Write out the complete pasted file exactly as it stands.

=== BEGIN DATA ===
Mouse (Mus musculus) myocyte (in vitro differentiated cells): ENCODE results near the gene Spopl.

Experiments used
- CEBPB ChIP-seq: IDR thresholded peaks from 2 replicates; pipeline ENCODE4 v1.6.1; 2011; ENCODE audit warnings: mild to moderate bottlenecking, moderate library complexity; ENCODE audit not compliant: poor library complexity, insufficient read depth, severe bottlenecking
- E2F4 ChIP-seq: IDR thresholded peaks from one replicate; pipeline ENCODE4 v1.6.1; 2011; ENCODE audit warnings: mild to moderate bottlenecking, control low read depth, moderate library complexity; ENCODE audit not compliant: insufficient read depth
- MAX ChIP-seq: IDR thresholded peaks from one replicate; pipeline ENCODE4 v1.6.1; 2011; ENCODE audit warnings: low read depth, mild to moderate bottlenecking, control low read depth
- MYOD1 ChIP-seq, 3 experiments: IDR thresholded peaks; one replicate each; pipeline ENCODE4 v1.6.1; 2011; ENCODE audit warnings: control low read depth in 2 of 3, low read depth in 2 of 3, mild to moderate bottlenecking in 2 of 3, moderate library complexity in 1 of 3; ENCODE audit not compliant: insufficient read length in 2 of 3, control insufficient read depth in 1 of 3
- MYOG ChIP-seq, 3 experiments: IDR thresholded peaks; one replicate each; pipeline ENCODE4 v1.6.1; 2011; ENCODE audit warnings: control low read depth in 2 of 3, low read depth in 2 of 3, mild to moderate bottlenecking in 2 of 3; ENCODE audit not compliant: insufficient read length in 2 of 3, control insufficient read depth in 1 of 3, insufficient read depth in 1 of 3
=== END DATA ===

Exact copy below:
Mouse (Mus musculus) myocyte (in vitro differentiated cells): ENCODE results near the gene Spopl.

Experiments used
- CEBPB ChIP-seq: IDR thresholded peaks from 2 replicates; pipeline ENCODE4 v1.6.1; 2011; ENCODE audit warnings: mild to moderate bottlenecking, moderate library complexity; ENCODE audit not compliant: poor library complexity, insufficient read depth, severe bottlenecking
- E2F4 ChIP-seq: IDR thresholded peaks from one replicate; pipeline ENCODE4 v1.6.1; 2011; ENCODE audit warnings: mild to moderate bottlenecking, control low read depth, moderate library complexity; ENCODE audit not compliant: insufficient read depth
- MAX ChIP-seq: IDR thresholded peaks from one replicate; pipeline ENCODE4 v1.6.1; 2011; ENCODE audit warnings: low read depth, mild to moderate bottlenecking, control low read depth
- MYOD1 ChIP-seq, 3 experiments: IDR thresholded peaks; one replicate each; pipeline ENCODE4 v1.6.1; 2011; ENCODE audit warnings: control low read depth in 2 of 3, low read depth in 2 of 3, mild to moderate bottlenecking in 2 of 3, moderate library complexity in 1 of 3; ENCODE audit not compliant: insufficient read length in 2 of 3, control insufficient read depth in 1 of 3
- MYOG ChIP-seq, 3 experiments: IDR thresholded peaks; one replicate each; pipeline ENCODE4 v1.6.1; 2011; ENCODE audit warnings: control low read depth in 2 of 3, low read depth in 2 of 3, mild to moderate bottlenecking in 2 of 3; ENCODE audit not compliant: insufficient read length in 2 of 3, control insufficient read depth in 1 of 3, insufficient read depth in 1 of 3